Sounding Off: Theorizing Disability in Music

Front Cover
Neil Lerner, Joseph Straus
Taylor & Francis, Sep 27, 2006 - Music - 304 pages

Disability, understood as culturally stigmatized bodily difference (including physical and mental impairments of all kinds), is a pervasive and permanent aspect of the human condition. While the biology of bodily difference is the proper study for science and medicine, the meaning that we attach to bodily difference is the proper study of humanists. The interdisciplinary field of Disability Studies has recently emerged to theorize social and cultural constructions of the meaning of disability.

Although there has been an astonishing outpouring of humanistic work in Disability Studies in the past ten years, there has been virtually no echo in musicology or music theory. Sounding Off: Theorizing Disability in Music is the first book-length work to focus on the historical and theoretical issues of music as it relates to disability. It shows that music, like literature and the other arts, simultaneously reflects and constructs cultural attitudes toward disability.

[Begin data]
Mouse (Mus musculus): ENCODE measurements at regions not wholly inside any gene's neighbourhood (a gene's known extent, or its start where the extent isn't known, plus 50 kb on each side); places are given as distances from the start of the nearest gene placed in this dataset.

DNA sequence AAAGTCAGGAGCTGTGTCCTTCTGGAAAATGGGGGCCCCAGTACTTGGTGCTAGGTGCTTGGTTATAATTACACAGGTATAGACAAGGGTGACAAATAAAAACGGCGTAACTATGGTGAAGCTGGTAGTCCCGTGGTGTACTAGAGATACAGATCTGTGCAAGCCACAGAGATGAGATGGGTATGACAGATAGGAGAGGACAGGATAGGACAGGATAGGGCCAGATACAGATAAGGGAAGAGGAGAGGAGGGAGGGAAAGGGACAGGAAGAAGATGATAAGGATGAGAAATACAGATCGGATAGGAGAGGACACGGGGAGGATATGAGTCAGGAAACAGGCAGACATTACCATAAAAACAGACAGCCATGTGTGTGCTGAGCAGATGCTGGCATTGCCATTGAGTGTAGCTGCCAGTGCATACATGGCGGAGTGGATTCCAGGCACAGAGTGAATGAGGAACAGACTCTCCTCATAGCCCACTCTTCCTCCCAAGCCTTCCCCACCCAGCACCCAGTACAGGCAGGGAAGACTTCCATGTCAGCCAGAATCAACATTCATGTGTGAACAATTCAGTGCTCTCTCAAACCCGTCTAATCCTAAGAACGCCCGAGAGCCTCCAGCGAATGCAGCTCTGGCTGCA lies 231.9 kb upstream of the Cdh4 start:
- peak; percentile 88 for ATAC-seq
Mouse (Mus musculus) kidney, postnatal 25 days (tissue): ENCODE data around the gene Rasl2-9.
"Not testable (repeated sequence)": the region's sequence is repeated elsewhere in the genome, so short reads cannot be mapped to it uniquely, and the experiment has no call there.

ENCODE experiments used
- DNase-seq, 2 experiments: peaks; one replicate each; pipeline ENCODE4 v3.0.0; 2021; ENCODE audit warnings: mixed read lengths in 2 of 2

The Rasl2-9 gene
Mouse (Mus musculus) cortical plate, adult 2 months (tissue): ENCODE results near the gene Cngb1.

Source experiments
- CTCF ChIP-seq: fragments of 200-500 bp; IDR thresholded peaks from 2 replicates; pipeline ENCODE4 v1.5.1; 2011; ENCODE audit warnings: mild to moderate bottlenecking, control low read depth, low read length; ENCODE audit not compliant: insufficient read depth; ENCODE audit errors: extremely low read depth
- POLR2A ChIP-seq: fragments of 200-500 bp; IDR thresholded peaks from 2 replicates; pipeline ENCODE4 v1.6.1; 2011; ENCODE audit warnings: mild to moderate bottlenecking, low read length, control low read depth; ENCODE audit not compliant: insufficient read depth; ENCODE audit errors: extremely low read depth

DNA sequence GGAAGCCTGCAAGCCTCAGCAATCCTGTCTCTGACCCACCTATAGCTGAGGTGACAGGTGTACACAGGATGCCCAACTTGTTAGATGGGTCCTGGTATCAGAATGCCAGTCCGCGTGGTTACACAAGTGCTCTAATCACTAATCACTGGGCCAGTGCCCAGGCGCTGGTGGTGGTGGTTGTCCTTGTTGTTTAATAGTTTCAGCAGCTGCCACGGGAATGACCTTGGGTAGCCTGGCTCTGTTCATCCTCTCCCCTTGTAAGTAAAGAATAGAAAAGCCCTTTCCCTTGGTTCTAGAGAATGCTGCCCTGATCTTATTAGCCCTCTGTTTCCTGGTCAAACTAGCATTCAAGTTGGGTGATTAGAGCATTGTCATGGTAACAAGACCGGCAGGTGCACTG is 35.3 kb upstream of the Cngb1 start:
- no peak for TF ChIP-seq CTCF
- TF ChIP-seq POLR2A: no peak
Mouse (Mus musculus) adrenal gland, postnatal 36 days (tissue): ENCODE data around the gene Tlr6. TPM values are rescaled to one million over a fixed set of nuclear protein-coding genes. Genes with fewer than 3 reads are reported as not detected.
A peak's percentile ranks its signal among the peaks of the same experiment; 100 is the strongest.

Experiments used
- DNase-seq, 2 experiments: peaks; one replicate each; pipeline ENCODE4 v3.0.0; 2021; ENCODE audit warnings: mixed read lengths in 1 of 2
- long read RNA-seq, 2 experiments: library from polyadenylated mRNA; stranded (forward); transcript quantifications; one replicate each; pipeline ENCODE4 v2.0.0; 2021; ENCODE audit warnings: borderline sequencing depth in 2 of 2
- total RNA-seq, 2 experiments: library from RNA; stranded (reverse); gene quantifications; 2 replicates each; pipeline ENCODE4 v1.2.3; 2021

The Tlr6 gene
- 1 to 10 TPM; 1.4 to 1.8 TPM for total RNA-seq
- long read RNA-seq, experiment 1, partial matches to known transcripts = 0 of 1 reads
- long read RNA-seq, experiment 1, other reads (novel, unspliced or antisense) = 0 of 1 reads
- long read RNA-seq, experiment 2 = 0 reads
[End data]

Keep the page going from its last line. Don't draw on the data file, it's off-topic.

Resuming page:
Sounding Off: Theorizing Disability in Music promises to be a landmark study for scholars and students of music, disability, and culture.

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About the author (2006)

Neil Lerner is Associate Professor of Music at Davidson College. A specialist in film music, he has published studies of film scores by composers including Aaron Copland, Virgil Thomson, John Williams, and Dimitri Tiomkin.

Joseph N. Straus is Presidential Professor of Music at the Graduate Center, City University of New York and former President of the Society for Music Theory. He has written widely on topics in twentieth-century music and music theory.

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